Alex Buell:
Or how about a Penguin logo painted in really really trippy
colours, and emblazoned with the word LSD. :o)

Geert Uytterhoeven:
We already had that one, but unfortunately Russell King fixed that nasty
palette bug in drivers/video/fbcon.c :-)
        -- linux-kernel
No, that's wrong too.  Now there's a race condition between the rm and
the mv.  Hmm, I need more coffee.
        -- Guy Maor on Debian Bug#25228
Q:        How many elephants can you fit in a VW Bug?
A:        Four.  Two in the front, two in the back.

Q:        How can you tell if an elephant is in your refrigerator?
A:        There's a footprint in the mayo.

Q:        How can you tell if two elephants are in your refrigerator?
A:        There's two footprints in the mayo.

Q:        How can you tell if three elephants are in your refrigerator?
A:        The door won't shut.

Q:        How can you tell if four elephants are in your refrigerator?
A:        There's a VW Bug in your driveway.
A bug in the code is worth two in the documentation.
A bug in the hand is better than one as yet undetected.
All programmers are optimists.  Perhaps this modern sorcery especially attracts
those who believe in happy endings and fairy godmothers.  Perhaps the hundreds
of nitty frustrations drive away all but those who habitually focus on the end
goal.  Perhaps it is merely that computers are young, programmers are younger,
and the young are always optimists.  But however the selection process works,
the result is indisputable:  "This time it will surely run," or "I just found
the last bug."
                -- Frederick Brooks, "The Mythical Man Month"
===  ALL USERS PLEASE NOTE  ========================

Bug reports now amount to an average of 12,853 per day.  Unfortunately,
this is only a small fraction [ < 1% ] of the mail volume we receive.  In
order that we may more expeditiously deal with these valuable messages,
please communicate them by one of the following paths:

        ARPA:  WastebasketSLMHQ.ARPA
        UUCP:  [berkeley, seismo, harpo]!fubar!thekid!slmhq!wastebasket
         Non-network sites:  Federal Express to:
                Wastebasket
                Room NE43-926
                Copernicus, The Moon, 12345-6789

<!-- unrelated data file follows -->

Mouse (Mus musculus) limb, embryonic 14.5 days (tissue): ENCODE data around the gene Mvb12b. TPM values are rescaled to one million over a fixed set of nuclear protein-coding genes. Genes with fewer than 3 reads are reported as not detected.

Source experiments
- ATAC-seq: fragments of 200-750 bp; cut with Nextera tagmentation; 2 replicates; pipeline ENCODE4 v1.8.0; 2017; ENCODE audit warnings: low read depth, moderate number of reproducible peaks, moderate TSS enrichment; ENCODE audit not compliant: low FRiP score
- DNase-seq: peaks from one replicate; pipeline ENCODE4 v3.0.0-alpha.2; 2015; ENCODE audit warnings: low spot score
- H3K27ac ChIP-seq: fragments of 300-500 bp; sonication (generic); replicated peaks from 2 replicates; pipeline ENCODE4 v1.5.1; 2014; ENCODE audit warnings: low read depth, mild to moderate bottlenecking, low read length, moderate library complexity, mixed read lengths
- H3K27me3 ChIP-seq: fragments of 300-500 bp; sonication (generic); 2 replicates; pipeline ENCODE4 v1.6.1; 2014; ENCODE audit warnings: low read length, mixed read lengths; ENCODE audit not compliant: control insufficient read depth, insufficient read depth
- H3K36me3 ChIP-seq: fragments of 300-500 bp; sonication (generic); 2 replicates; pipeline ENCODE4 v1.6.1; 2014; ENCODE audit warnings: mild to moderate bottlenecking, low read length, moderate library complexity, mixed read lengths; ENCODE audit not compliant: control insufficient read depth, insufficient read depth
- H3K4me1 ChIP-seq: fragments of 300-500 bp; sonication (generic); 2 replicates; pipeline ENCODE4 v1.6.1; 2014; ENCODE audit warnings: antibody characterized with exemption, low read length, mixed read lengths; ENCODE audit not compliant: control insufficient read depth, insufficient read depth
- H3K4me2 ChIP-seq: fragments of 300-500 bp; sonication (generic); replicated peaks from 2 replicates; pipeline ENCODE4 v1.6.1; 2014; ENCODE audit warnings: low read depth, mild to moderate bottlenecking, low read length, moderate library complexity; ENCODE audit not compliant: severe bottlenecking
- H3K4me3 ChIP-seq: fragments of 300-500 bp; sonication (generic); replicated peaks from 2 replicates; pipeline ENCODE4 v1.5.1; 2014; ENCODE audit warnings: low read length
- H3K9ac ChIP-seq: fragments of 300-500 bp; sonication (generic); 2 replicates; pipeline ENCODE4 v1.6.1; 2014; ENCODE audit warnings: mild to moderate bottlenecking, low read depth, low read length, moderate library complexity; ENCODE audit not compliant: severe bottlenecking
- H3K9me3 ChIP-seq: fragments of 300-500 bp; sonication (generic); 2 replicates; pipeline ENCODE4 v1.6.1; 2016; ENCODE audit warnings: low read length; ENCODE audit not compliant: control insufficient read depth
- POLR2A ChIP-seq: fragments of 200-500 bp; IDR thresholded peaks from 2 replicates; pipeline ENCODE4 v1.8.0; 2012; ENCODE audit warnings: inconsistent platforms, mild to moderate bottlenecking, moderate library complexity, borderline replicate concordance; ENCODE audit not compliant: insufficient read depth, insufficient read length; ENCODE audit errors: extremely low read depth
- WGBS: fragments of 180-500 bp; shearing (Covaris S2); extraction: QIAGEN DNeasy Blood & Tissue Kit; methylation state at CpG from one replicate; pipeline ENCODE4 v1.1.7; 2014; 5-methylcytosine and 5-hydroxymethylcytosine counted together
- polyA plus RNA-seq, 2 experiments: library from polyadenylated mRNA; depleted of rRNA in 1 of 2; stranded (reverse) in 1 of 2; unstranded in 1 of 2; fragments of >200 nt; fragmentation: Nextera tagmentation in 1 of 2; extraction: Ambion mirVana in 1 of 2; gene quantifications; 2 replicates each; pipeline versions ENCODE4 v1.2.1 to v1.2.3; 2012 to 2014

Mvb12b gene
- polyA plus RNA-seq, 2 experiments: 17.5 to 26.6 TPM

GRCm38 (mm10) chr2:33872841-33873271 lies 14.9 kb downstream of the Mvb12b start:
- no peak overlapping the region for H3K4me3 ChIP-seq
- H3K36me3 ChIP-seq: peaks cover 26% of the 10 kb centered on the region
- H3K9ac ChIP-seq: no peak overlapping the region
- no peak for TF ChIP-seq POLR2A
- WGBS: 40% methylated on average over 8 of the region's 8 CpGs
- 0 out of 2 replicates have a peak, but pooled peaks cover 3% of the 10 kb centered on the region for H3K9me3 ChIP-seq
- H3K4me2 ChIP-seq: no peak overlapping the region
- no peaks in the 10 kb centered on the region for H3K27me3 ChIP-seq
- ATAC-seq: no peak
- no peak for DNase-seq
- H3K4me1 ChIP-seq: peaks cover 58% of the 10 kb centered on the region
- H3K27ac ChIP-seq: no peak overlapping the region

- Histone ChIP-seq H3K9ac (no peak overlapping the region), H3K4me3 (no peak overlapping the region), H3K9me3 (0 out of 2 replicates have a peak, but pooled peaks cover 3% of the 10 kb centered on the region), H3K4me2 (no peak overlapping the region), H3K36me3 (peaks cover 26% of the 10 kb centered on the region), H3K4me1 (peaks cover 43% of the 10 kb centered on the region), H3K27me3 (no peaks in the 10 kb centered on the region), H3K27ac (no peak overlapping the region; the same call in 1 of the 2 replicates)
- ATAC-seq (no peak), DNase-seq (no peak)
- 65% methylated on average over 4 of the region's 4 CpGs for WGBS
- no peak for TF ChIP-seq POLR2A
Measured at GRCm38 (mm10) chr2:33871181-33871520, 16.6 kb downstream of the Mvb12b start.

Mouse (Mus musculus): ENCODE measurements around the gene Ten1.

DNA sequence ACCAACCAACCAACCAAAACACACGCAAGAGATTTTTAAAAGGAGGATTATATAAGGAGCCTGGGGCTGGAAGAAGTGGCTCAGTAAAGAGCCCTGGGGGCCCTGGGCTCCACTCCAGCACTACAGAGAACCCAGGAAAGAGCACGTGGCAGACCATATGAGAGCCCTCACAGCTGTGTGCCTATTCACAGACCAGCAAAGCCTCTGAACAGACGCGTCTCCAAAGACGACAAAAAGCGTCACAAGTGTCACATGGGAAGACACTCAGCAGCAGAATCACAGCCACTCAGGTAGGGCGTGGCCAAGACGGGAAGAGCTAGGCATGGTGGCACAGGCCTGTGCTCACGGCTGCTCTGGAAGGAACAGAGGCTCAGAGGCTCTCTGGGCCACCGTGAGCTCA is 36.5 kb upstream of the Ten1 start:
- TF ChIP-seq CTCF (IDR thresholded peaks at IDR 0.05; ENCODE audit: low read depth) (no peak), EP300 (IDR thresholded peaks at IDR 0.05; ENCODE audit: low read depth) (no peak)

For that personal contact feeling call 1-415-642-4948; our trained
        operators are on call 24 hours a day.  VISA/MC accepted.*

* Our very rich lawyers have assured us that we are not
  responsible for any errors or advice given over the phone.
Any sufficiently advanced bug is indistinguishable from a feature.
                -- Rich Kulawiec
Ever wondered about the origins of the term "bugs" as applied to computer
technology?  U.S. Navy Capt. Grace Murray Hopper has firsthand explanation.
The 74-year-old captain, who is still on active duty, was a pioneer in
computer technology during World War II.  At the C.W. Post Center of Long
Island University, Hopper told a group of Long Island public school adminis-
trators that the first computer "bug" was a real bug--a moth.  At Harvard
one August night in 1945, Hopper and her associates were working on the
"granddaddy" of modern computers, the Mark I.  "Things were going badly;
there was something wrong in one of the circuits of the long glass-enclosed
computer," she said.  "Finally, someone located the trouble spot and, using
ordinary tweezers, removed the problem, a two-inch moth.  From then on, when
anything went wrong with a computer, we said it had bugs in it."  Hopper
said that when the veracity of her story was questioned recently, "I referred
them to my 1945 log book, now in the collection of the Naval Surface Weapons
Center, and they found the remains of that moth taped to the page in
question."
                [actually, the term "bug" had even earlier usage in
                regard to problems with radio hardware.  Ed.]
Every program has at least one bug and can be shortened by at least one
instruction -- from which, by induction, one can deduce that every
program can be reduced to one instruction which doesn't work.
Heuristics are bug ridden by definition.  If they didn't have bugs,
then they'd be algorithms.
If it happens once, it's a bug.
If it happens twice, it's a feature.
If it happens more than twice, it's a design philosophy.
In every non-trivial program there is at least one bug.
... Jesus cried with a loud voice: Lazarus, come forth; the bug hath been
found and thy program runneth.  And he that was dead came forth...
                -- John 11:43-44 [version 2.0?]
Proposed Additions to the PDP-11 Instruction Set:

BBW        Branch Both Ways
BEW        Branch Either Way
BBBF        Branch on Bit Bucket Full
BH        Branch and Hang
BMR        Branch Multiple Registers
BOB        Branch On Bug
BPO        Branch on Power Off
BST        Backspace and Stretch Tape
CDS        Condense and Destroy System
CLBR        Clobber Register
CLBRI        Clobber Register Immediately
CM        Circulate Memory
CMFRM        Come From -- essential for truly structured programming
CPPR        Crumple Printer Paper and Rip
CRN        Convert to Roman Numerals
Proposed Additions to the PDP-11 Instruction Set:

DC        Divide and Conquer
DMPK        Destroy Memory Protect Key
DO        Divide and Overflow
EMPC        Emulate Pocket Calculator
EPI        Execute Programmer Immediately
EROS        Erase Read Only Storage
EXCE        Execute Customer Engineer
HCF        Halt and Catch Fire
IBP        Insert Bug and Proceed
INSQSW        Insert into queue somewhere (for FINO queues [First in never out])
PBC        Print and Break Chain
PDSK        Punch Disk
System going down at 5 this afternoon to install scheduler bug.
No guarantee of accuracy or completeness!
©TU Chemnitz, 2006-2019